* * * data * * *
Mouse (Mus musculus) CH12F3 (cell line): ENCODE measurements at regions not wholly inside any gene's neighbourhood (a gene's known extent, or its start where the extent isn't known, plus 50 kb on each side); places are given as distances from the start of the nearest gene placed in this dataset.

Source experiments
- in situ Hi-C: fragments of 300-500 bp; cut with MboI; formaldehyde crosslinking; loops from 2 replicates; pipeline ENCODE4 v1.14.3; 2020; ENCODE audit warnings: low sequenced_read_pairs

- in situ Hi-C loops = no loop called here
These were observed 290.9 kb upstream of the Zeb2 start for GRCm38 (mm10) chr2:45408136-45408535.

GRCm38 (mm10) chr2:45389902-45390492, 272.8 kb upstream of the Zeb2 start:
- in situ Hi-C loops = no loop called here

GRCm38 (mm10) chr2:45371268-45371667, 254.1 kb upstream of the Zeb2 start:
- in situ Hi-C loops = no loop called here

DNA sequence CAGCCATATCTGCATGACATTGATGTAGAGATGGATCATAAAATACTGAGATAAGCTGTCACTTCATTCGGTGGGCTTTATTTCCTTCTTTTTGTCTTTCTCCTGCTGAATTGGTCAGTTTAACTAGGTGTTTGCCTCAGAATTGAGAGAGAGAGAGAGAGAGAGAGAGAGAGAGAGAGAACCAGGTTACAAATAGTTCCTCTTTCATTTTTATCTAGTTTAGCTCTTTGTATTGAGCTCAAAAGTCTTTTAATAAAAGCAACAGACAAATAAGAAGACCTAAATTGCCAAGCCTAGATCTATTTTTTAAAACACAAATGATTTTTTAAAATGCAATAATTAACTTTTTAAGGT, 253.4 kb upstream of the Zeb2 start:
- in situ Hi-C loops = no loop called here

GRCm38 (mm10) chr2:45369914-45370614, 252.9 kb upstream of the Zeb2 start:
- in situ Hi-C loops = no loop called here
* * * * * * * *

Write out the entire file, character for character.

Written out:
Mouse (Mus musculus) CH12F3 (cell line): ENCODE measurements at regions not wholly inside any gene's neighbourhood (a gene's known extent, or its start where the extent isn't known, plus 50 kb on each side); places are given as distances from the start of the nearest gene placed in this dataset.

Source experiments
- in situ Hi-C: fragments of 300-500 bp; cut with MboI; formaldehyde crosslinking; loops from 2 replicates; pipeline ENCODE4 v1.14.3; 2020; ENCODE audit warnings: low sequenced_read_pairs

- in situ Hi-C loops = no loop called here
These were observed 290.9 kb upstream of the Zeb2 start for GRCm38 (mm10) chr2:45408136-45408535.

GRCm38 (mm10) chr2:45389902-45390492, 272.8 kb upstream of the Zeb2 start:
- in situ Hi-C loops = no loop called here

GRCm38 (mm10) chr2:45371268-45371667, 254.1 kb upstream of the Zeb2 start:
- in situ Hi-C loops = no loop called here

DNA sequence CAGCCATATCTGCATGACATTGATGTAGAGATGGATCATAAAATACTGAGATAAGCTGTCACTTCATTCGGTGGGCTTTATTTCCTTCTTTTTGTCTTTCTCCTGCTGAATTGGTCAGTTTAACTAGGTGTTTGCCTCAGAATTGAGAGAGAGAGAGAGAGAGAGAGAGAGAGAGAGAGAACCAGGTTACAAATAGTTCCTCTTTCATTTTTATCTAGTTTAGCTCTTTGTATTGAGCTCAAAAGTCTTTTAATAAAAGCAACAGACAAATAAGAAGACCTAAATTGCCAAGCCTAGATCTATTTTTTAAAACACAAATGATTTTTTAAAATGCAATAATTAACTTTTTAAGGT, 253.4 kb upstream of the Zeb2 start:
- in situ Hi-C loops = no loop called here

GRCm38 (mm10) chr2:45369914-45370614, 252.9 kb upstream of the Zeb2 start:
- in situ Hi-C loops = no loop called here